Every driver is different. Do you want a car with good gas mileage, an odometer with low miles, a sunroof, or a back up camera? Do you want a compact car, midsize sedan, or pickup truck? Write down the features that are important for you and the ones that you would like.
It seems such an obvious question, but too many car buyers don’t do their sums before they set out to choose their first motor. By knowing exactly what you can afford, whether as a lump sum cash payment, monthly loan repayment or finance agreement, you will be able to target your search more accurately.
The great majority of drivers choose to buy used cars, with 8.2 million sold last year, compared with 2.69m new models. Why? Because typically they are better value for money than new cars.
The reason for this is that new cars depreciate – fall in value – the moment they’re sold. And not just by a few hundred pounds; thousands are lost, as most cars lose between 30 to 40 per cent of their value after a year, and 50 to 60 per cent of their original cost by the time they’re three years old.
Used cars have already depreciated in the hands of someone else, and after three years the fall in value is more gradual. However, consider carefully the duration of the warranty, as a new car could offer up to seven years’ peace of mind, whereas a used car typically comes with one year’s protection, depending on the brand of vehicle and its age.
A small hatchback, or supermini, will be affordable to buy and run. But a large, seven-seat 4x4 will be comparatively pricey and the associated big bills – for fuel and maintenance – must be allowed for. Spend time working out which body style of car will best suit your needs and budget.
Check the car’s fuel economy and compare it with similar models. Call a garage or speak with the dealer to find out the average annual servicing cost. Then, shop around for insurance. Insurance rates can vary greatly between brokers, so be sure to shop around for the best rate.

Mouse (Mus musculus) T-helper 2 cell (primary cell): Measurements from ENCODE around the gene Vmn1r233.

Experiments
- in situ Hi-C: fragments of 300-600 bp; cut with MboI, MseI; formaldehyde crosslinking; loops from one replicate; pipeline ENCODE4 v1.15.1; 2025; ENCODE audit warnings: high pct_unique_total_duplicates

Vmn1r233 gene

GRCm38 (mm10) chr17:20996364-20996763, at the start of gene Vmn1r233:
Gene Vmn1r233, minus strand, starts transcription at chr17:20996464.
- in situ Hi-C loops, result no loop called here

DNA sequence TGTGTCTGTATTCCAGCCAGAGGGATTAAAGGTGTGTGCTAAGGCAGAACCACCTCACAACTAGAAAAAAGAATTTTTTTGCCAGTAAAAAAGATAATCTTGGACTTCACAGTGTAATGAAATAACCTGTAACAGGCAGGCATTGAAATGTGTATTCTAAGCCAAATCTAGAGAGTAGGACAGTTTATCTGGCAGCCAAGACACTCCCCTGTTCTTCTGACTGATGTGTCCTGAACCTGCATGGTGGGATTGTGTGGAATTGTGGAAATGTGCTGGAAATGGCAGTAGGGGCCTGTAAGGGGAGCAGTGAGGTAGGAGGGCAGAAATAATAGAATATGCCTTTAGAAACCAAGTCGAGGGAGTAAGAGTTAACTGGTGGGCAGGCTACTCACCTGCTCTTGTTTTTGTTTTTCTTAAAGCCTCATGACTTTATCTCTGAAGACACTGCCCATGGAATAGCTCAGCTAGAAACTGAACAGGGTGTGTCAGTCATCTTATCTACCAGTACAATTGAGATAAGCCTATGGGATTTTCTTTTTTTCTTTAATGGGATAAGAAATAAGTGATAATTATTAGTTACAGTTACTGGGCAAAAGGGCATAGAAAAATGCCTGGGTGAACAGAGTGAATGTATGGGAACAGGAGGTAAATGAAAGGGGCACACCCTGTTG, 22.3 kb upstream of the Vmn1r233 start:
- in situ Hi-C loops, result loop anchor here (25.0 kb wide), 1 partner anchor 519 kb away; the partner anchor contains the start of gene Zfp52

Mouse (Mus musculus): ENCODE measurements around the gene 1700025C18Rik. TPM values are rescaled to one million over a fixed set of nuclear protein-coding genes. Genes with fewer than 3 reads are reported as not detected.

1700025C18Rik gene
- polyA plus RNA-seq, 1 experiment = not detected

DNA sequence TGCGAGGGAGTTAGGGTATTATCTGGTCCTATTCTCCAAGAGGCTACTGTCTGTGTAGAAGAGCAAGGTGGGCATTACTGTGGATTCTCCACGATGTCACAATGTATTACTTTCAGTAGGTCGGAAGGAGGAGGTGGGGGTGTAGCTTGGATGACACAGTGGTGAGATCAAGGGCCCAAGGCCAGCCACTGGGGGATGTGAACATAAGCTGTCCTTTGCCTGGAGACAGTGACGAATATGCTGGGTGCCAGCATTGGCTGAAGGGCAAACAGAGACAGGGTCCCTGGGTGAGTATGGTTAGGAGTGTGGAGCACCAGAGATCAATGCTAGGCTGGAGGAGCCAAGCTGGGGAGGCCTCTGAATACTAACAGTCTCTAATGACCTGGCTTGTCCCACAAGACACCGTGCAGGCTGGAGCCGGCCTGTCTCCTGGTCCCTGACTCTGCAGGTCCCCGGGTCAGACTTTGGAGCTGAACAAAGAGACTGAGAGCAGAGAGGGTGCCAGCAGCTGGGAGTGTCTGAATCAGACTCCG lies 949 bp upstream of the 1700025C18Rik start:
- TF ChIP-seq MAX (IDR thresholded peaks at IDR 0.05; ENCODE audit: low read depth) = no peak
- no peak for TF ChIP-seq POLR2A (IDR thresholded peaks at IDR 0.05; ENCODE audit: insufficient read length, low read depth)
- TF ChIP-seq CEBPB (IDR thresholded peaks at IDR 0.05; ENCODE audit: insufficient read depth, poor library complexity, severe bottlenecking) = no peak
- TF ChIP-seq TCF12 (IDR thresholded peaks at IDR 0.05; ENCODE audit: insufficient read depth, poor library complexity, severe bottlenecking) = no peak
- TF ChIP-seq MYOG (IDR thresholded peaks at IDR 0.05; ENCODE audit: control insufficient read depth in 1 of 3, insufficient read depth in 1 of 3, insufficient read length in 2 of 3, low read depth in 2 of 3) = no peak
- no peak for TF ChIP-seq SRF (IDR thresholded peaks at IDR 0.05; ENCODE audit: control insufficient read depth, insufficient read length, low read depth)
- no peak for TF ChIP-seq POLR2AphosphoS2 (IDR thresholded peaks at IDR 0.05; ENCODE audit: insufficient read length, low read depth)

Once you have a good idea of the type of car you’d like to buy and your budget, you need to know how you’re going to pay for it.
Whether you’re after a personal loan, a finance agreement, or a lease, it pays to understand your options.
If you are purchasing a used car, ask the dealership if they can provide you with the car history. You need to know the kilometers, how many owners, and if the car has had any accidents, or recalls. If they don’t have the history, walk away.
Take the vehicle to a licensed mechanic for an inspection. An inspection may cost you initially, but it could save you a lot of money in repairs.
The answer is alway yes. Test drives are important to ensure you are comfortable driving the vehicle.
How do you find the visibility? How are the ergonomics? How long does it take to get up to speed? How long is the clutch? How stiff is the steering? Go for a drive and get a feel for the vehicle before committing to it.
Shopping for a new vehicle can sometimes seem overwhelming. We are committed to providing you with the information you need to make an informed decision. Whether you purchase here, or elsewhere. We want to make the process as painless as possible!
Speak with a specialist today!